Pubdate: Fri, 29 Jan 2016
Source: Toronto Sun (CN ON)
Copyright: 2016 Canoe Limited Partnership
Author: Chris Doucette
Page: 4


The hits just keep coming for Toronto cops.

The already low morale among police officers was dealt another blow
Thursday with the news that four of their colleagues are charged with
perjury and obstruction of justice.

"It's definitely having an impact on morale, but the officers who work
in this city will keep doing their job to the best of their ability,"
Toronto Police Association president Mike McCormack said.

He said cops can't help but be concerned about how the public
perceives them in the wake of the criminal charges for allegedly
planting heroin during a bust and lying under oath at Nguyen Son
Tran's trial.

But McCormack reminded citizens that Const. Jeffrey Tout, Det.-Const.
Benjamin Elliott, Const. Michael Taylor and Det.-Const. Fraser Douglas
are innocent until proven guilty.

Chief Mark Saunders announced the charges at police headquarters first
thing in the morning - one day after Const. Tash Baiati was charged
under the Police Services Act for shooting up a suspected stolen car
last fall; two days after the chief launched an internal investigation
because police were accused of ignoring the Crown's advice when they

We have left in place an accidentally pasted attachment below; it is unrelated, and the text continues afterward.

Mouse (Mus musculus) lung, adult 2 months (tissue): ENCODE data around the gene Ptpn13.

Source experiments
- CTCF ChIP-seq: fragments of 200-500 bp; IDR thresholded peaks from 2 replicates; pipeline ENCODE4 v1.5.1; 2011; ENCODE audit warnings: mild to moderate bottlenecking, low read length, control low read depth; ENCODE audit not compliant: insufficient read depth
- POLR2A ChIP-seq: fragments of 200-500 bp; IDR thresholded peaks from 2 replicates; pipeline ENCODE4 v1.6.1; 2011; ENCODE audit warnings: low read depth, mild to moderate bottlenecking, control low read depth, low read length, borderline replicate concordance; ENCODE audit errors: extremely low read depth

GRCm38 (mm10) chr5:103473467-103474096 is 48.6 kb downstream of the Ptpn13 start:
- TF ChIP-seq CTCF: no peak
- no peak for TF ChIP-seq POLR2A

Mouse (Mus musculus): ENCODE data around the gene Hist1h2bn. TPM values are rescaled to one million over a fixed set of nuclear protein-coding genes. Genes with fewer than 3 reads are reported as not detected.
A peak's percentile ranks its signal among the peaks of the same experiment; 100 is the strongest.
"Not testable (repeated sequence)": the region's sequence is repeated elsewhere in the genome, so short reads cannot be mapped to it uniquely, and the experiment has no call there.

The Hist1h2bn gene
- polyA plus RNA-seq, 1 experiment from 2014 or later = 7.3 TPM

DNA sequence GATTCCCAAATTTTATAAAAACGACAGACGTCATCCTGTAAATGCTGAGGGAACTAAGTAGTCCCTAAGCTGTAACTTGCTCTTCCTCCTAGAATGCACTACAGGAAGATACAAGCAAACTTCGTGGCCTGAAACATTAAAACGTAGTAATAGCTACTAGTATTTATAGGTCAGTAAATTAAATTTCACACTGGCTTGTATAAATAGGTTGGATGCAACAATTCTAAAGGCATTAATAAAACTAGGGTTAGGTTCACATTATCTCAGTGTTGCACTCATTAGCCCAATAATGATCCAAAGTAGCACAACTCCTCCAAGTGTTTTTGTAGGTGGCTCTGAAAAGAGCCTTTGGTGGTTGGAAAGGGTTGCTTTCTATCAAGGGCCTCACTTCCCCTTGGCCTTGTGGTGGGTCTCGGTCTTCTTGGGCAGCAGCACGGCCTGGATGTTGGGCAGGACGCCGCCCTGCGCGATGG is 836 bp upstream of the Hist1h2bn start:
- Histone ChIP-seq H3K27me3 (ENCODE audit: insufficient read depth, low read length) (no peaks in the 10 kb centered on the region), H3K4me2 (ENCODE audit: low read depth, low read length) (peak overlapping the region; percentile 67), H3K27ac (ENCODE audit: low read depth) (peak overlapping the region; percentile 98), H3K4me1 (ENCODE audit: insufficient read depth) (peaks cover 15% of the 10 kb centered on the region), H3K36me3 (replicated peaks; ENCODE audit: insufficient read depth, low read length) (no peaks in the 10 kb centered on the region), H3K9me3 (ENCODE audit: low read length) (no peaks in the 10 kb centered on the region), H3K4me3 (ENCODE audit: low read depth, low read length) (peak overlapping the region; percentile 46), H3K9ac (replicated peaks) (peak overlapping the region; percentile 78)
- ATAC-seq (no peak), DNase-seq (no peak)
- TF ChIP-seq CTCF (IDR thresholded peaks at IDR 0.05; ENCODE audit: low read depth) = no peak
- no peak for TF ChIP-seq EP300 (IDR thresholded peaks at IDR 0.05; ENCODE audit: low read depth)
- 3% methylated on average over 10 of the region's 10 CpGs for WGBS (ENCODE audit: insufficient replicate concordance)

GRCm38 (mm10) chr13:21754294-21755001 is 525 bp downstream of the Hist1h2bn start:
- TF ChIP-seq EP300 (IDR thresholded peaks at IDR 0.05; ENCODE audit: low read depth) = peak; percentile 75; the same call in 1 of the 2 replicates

charged a Brazilian soccer star with sex assault; and three days after
Const. James Forcillo was convicted of attempted murder for the
shooting death of Sammy Yatim in 2013.

"It's been an anomaly week when it comes to our service," the city's
top cop said.

Saunders said professional standards investigators will "scrutinize"
other cases involving the accused officers to ensure there was no 

McCormack said the probe will likely include "a significant" number of

"But unfortunately this is what has to be done when there are
allegations of this nature," he said.

The police association boss applauded the chief for maintaining his
promise of transparency and said the charges show cops are capable of
investigating their fellow officers.

One veteran cop, who asked not to be named, said it's unfortunate all
the negative police news came out the same week.

"That impacts public perception, making it appear these things happen
all the time," the officer said."But in reality these incidents
occurred over two years. "It's very frustrating." The officer also
noted the four cops are actually accused of "moving drugs" they
allegedly found in the car, "not planting drugs."

"It's not like they're accused of grabbing a bag of heroin from a
cruiser and dumping it on the dashboard."

Sukanya Pillay, executive director and general counsel for the
Canadian Civil Liberties Association, said laying charges against the
officers "sends an important signal to the public that no one is above
the law."

"Accountability and ending impunity are vital to a free democracy and
to Canadians."
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